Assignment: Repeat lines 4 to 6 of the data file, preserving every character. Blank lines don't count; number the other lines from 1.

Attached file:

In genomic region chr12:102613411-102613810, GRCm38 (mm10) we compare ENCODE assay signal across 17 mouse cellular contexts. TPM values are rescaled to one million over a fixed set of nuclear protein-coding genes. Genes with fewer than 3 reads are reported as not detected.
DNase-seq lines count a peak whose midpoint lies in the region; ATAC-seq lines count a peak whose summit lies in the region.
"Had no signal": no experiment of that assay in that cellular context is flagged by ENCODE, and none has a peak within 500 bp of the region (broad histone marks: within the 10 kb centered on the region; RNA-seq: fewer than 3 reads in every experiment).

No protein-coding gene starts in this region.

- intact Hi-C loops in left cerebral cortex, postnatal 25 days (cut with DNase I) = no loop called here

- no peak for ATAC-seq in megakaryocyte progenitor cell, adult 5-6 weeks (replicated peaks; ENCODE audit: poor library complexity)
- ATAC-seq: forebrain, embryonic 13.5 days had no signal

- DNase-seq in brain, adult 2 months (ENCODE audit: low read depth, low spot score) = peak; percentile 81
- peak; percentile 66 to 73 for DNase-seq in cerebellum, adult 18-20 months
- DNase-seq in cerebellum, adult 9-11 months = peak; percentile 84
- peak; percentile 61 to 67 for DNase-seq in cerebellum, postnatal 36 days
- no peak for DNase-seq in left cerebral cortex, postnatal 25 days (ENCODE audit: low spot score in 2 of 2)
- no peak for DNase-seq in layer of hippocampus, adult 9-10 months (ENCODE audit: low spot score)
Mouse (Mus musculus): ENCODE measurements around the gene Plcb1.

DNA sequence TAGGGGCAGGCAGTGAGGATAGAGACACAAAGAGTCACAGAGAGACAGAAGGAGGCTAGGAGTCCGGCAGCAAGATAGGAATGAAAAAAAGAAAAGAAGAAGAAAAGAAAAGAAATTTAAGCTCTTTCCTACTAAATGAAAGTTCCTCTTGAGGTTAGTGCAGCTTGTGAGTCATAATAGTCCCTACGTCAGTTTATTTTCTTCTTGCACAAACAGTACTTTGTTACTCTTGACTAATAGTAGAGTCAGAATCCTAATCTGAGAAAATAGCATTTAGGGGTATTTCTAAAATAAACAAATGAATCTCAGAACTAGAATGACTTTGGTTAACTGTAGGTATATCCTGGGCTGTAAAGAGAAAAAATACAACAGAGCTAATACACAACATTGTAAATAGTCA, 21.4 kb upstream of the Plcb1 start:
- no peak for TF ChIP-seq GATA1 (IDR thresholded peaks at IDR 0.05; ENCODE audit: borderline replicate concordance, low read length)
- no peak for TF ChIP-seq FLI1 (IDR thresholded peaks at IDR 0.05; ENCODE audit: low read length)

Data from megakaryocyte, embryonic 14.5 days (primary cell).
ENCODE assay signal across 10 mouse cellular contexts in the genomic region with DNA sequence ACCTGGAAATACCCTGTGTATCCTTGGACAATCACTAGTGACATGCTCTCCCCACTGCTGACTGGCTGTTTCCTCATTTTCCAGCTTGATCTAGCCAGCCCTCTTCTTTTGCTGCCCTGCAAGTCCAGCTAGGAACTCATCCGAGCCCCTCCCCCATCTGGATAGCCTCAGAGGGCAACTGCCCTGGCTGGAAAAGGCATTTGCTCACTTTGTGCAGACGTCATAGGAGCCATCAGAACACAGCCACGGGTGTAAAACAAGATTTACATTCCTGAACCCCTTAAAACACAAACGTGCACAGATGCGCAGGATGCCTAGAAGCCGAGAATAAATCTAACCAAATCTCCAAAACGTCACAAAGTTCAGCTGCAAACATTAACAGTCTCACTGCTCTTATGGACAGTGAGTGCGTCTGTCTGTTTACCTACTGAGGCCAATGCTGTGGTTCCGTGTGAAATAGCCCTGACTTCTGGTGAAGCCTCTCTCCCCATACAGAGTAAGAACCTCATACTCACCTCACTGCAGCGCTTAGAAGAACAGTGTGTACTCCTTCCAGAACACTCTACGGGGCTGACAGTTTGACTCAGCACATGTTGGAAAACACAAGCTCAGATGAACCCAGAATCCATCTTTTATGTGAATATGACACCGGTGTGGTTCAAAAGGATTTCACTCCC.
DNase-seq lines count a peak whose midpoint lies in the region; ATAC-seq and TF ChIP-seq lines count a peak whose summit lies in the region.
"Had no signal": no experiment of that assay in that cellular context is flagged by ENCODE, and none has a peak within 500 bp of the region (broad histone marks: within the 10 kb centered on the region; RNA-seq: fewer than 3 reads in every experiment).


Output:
No protein-coding gene starts in this region.

- intact Hi-C loops in left cerebral cortex, postnatal 25 days (cut with DNase I) = no loop called here

- no peak for ATAC-seq in megakaryocyte progenitor cell, adult 5-6 weeks (replicated peaks; ENCODE audit: poor library complexity)